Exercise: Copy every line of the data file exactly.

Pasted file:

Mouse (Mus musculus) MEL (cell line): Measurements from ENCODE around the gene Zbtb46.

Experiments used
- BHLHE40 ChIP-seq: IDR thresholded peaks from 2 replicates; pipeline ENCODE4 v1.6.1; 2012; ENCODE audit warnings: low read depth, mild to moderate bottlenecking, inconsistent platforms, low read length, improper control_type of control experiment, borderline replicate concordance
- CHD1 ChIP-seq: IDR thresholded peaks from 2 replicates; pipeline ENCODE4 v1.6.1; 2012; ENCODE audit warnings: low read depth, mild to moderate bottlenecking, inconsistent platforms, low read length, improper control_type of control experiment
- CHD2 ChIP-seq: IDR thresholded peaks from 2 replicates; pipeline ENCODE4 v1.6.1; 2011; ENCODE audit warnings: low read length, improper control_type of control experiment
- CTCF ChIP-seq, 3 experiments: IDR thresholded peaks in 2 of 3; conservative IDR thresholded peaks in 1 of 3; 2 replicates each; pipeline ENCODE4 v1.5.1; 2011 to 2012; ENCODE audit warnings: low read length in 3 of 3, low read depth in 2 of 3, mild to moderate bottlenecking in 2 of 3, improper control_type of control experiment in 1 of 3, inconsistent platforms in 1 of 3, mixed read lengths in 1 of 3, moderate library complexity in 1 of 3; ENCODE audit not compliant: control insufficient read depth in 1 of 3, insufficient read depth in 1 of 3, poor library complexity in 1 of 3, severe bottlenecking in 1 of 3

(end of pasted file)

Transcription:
Mouse (Mus musculus) MEL (cell line): Measurements from ENCODE around the gene Zbtb46.

Experiments used
- BHLHE40 ChIP-seq: IDR thresholded peaks from 2 replicates; pipeline ENCODE4 v1.6.1; 2012; ENCODE audit warnings: low read depth, mild to moderate bottlenecking, inconsistent platforms, low read length, improper control_type of control experiment, borderline replicate concordance
- CHD1 ChIP-seq: IDR thresholded peaks from 2 replicates; pipeline ENCODE4 v1.6.1; 2012; ENCODE audit warnings: low read depth, mild to moderate bottlenecking, inconsistent platforms, low read length, improper control_type of control experiment
- CHD2 ChIP-seq: IDR thresholded peaks from 2 replicates; pipeline ENCODE4 v1.6.1; 2011; ENCODE audit warnings: low read length, improper control_type of control experiment
- CTCF ChIP-seq, 3 experiments: IDR thresholded peaks in 2 of 3; conservative IDR thresholded peaks in 1 of 3; 2 replicates each; pipeline ENCODE4 v1.5.1; 2011 to 2012; ENCODE audit warnings: low read length in 3 of 3, low read depth in 2 of 3, mild to moderate bottlenecking in 2 of 3, improper control_type of control experiment in 1 of 3, inconsistent platforms in 1 of 3, mixed read lengths in 1 of 3, moderate library complexity in 1 of 3; ENCODE audit not compliant: control insufficient read depth in 1 of 3, insufficient read depth in 1 of 3, poor library complexity in 1 of 3, severe bottlenecking in 1 of 3